Iron Chef America
Posted to Teevee at 04:28 PM on Jan 23, 2005
Bobby Flay vs. Rick Bayless
I guess this is actually the third or fourth episode. There was previously a mini-series of matches, but this episode, it seems, is being publicized as the first of the "real" series. It is, of course, an offshoot of the tremendously popular Japanese show.
Instead of Ohta-San and Fukui-San providing the commentary, we have Alton Brown (yay!) and Kevin Brauch (ehhhhh). I'm sure Brauch is a lovely person, but he's not as well-read and articulate as Ohta was in the original series. In fact, in this episode, he murders the pronunciation of a type of chile, causing the challenger, Rick Bayless, to nearly have a heart attack.
On the other hand, we have Alton Brown. Now, I personally consider Alton a genius. Good Eats is my favorite show. I think anything with Alton in it is automatically better. Along with genius comes a certain amount of arrogance, and I, as one of his biggest fans, can admit that on occasion, Alton tiptoes over the line that separates brilliance and smugness. Here, though, Brown is almost nauseatingly humble and self-effacing.
Bayless, the challenger, is very cute and favorite uncle-ly. He is, apparently, the godfather of Mexican cuisine in the U.S., and it shows. He kicked ass. I, personally, think he deserved to win.
Bobby Flay is the Iron Chef specifically chosen by the chairman (Mark Dacascos, a B-movie actor who, for the show's purposes, is Kaga's nephew, but is actually not related to him at all) to battle Bayless. I don't know how I feel about Flay. I think his tough badass New York swagger is just an act. He's toned it down a little in recent months. Compared to his stint onHot Off the Grill, he is positively mellow now. Have you ever watched HOTG? It's painful. In the beginning, Bobby obviously didn't have much of an opinion of his co-host, Jacqui Malouf. In the later seasons, he is openly hostile toward her. I think that show is what gave many people a negative impression of him. I thin that when he doesn't have a co-host to abuse, he's quite fun to watch.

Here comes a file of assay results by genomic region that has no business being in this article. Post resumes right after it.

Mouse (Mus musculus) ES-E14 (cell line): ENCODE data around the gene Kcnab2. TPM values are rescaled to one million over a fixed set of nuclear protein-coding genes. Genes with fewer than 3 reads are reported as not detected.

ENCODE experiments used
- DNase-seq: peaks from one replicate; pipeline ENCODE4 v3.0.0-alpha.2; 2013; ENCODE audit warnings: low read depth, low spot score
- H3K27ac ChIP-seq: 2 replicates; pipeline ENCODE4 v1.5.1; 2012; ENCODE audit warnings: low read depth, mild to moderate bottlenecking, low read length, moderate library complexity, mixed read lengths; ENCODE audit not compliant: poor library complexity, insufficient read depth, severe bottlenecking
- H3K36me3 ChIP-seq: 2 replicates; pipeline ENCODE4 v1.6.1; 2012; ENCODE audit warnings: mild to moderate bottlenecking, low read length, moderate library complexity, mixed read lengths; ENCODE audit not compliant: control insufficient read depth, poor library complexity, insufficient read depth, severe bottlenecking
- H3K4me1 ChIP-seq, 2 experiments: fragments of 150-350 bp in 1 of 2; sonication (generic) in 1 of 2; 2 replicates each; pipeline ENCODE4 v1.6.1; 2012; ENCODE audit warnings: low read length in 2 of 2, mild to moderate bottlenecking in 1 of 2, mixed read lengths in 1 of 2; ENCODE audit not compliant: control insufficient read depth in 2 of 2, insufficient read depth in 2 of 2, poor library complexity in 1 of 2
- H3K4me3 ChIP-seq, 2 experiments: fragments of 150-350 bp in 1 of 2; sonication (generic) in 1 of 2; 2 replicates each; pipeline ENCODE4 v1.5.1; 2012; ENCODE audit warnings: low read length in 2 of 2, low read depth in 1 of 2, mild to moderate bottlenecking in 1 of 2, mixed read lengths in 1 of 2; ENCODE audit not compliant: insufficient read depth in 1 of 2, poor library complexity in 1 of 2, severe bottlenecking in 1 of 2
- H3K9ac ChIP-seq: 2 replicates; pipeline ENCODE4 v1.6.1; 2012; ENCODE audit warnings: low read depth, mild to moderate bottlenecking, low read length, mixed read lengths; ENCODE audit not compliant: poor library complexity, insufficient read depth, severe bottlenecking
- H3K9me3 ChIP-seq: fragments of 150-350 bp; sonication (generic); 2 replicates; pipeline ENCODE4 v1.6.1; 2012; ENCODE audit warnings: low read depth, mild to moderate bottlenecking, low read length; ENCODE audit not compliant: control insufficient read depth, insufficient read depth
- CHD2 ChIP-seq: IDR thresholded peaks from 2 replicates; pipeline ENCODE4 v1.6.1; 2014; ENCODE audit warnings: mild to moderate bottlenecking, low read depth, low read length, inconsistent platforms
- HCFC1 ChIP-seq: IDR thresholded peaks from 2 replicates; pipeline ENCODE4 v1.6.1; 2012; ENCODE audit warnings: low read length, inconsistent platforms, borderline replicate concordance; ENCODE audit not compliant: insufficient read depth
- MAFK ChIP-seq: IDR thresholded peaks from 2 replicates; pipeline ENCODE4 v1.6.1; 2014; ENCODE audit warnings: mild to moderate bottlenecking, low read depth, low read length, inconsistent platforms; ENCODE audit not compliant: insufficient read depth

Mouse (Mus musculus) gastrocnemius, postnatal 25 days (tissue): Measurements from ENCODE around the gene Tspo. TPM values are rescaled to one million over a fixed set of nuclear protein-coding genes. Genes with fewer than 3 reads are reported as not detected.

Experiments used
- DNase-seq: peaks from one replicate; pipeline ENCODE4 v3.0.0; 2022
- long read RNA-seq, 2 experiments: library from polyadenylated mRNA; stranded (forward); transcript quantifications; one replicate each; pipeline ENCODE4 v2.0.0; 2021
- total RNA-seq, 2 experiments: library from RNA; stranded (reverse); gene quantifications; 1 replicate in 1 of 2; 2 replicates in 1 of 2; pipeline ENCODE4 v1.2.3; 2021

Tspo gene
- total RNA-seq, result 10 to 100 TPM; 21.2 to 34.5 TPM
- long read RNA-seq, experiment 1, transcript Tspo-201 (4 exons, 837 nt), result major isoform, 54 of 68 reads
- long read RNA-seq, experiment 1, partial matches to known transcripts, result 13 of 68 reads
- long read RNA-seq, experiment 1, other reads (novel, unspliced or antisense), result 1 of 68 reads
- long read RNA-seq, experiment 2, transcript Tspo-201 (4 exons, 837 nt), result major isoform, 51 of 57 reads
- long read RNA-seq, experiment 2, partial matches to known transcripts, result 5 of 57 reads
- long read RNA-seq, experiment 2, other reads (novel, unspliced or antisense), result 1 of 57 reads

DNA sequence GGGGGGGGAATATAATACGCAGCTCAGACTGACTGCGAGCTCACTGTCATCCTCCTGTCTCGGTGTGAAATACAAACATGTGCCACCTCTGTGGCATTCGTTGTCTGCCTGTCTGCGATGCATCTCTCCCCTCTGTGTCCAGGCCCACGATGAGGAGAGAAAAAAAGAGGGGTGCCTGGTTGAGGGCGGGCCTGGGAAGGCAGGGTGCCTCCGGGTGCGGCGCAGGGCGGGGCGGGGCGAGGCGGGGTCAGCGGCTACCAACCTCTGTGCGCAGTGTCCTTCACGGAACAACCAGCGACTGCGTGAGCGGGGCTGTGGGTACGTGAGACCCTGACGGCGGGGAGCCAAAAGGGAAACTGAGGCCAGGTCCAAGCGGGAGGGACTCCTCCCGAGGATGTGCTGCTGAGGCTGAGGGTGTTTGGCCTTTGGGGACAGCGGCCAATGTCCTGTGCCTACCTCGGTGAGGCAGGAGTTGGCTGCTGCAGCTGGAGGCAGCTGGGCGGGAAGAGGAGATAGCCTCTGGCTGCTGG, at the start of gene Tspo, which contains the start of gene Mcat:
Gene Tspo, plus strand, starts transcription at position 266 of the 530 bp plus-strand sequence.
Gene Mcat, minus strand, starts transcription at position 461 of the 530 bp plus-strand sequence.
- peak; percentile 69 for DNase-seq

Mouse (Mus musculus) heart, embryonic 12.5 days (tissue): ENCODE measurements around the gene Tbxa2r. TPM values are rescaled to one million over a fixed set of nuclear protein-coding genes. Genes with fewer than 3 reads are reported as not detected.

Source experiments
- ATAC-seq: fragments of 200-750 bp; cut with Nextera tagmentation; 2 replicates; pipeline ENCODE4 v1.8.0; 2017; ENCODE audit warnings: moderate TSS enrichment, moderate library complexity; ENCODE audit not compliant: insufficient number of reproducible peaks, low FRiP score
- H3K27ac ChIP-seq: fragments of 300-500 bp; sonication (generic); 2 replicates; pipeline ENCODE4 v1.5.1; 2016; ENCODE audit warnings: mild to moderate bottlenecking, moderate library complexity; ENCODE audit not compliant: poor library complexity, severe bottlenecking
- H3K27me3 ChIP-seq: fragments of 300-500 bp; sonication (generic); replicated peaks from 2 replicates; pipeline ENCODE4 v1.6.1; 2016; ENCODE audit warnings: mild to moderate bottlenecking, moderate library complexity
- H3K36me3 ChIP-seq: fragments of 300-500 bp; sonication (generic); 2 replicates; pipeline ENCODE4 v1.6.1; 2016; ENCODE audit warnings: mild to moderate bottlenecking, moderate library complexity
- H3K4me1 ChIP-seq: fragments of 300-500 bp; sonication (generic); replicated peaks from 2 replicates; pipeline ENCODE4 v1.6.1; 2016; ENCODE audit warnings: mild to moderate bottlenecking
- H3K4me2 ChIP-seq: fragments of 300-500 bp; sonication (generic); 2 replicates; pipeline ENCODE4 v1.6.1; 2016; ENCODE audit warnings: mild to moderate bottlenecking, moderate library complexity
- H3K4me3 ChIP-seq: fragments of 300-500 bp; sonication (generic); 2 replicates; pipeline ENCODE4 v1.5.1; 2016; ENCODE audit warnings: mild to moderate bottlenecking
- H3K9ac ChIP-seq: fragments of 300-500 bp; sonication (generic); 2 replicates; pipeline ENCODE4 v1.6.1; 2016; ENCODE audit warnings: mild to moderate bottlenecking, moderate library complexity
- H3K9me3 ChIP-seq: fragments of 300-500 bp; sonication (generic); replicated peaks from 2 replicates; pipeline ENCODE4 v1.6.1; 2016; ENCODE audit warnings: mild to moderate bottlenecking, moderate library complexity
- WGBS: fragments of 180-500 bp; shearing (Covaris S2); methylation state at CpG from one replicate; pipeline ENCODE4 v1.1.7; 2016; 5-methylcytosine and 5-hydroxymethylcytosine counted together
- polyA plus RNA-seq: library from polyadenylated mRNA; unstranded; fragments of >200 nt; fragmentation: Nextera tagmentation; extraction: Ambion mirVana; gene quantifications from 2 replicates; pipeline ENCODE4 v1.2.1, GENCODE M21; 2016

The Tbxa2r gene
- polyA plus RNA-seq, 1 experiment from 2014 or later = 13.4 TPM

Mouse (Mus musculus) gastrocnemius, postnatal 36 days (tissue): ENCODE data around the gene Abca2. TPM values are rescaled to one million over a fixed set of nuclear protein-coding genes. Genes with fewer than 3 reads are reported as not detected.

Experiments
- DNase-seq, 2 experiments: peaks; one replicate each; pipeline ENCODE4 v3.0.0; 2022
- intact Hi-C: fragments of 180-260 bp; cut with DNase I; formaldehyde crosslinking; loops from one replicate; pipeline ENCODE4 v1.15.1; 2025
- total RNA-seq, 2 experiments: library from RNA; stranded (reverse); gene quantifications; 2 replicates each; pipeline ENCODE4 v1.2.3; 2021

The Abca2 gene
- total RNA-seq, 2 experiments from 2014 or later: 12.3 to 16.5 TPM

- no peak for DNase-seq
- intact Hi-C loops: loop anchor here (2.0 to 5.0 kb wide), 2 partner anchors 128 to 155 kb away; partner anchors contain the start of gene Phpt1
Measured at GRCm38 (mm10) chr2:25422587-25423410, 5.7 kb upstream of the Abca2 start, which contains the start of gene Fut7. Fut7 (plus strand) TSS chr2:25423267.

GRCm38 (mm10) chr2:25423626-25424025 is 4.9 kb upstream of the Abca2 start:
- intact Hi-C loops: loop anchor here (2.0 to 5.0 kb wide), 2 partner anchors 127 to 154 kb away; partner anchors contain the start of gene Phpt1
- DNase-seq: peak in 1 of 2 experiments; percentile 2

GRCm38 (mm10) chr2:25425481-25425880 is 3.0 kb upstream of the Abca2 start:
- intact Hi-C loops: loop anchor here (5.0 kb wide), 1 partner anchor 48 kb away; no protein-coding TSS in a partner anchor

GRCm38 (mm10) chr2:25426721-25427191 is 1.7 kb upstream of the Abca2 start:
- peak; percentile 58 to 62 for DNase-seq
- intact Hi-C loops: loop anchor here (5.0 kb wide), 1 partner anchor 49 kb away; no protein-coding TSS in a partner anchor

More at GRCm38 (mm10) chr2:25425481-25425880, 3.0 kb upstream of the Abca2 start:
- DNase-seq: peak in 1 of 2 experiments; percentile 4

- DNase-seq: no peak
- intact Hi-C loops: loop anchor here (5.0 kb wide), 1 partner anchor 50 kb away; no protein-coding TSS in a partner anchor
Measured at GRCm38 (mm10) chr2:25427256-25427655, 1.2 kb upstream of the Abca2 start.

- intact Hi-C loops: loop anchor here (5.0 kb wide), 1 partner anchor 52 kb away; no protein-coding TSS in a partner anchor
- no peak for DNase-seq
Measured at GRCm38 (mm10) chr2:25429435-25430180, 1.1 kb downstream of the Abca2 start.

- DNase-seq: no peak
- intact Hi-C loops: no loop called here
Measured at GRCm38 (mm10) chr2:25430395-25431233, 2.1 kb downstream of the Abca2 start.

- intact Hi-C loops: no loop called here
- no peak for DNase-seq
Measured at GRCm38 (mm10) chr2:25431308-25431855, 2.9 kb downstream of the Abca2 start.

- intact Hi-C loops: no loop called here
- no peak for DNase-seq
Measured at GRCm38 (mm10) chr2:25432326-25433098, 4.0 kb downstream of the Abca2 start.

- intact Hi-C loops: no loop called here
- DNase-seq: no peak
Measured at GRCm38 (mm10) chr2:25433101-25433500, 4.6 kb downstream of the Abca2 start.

There are more professional food-type people on the panel than the original. There are two food writers, whose names escape me at the moment, and there's TV personality Julie Chen. Now, why would you invite a person who clearly does not eat onto your food game show? She is the size of a toddler. She rivals Giada DiLaurentiis in the Food Network lollipop-head sweepstakes.
This show is a good way to kill an hour, but it lacks the campy sense of humor of the original. The silly theatrics of the Japanese series are a big part of the fun and this version takes itself very, very seriously.
Hey PoP, I haven't seen the series, but I did see the 3 specials with the American chefs going against the Japanese chefs. But I couldn't shake the feeling that there was some bias amongst the judges as all the American chefs won their battle if I remember correctly. I like Bobby Flay, and I agree that he seems to have mellowed. But on HOTG, Jacqui Malouf was kind of annoying I thought. I can see why she probably began to bug the crap out of him. But I will confess to having had a crush on the little blonde girl Allison that was always in the audience of HOTG. I think BF seems to be a pretty good chef though. What really bugs me about some of today's TV chef's though is how they gush over their cooking, specifically Paula Deen, and Giada De Laurentiis. A little modesty goes a long way, you don't really see the more professional cooks like Jacques Pepin and Julia Child having an orgasm when they try their own cooking :)
I like Alton too, but I wish they'd come out with some new shows, I'm tiring of the same old. I think he makes a great host for the Iron Chef show though. Cheers!
I finally caught this show. Rick Bayless made some incredible looking dishes. I was really surprised he lost since a lot of the panel complained about BF's buffalo being tough. All in all though, this was a good show.
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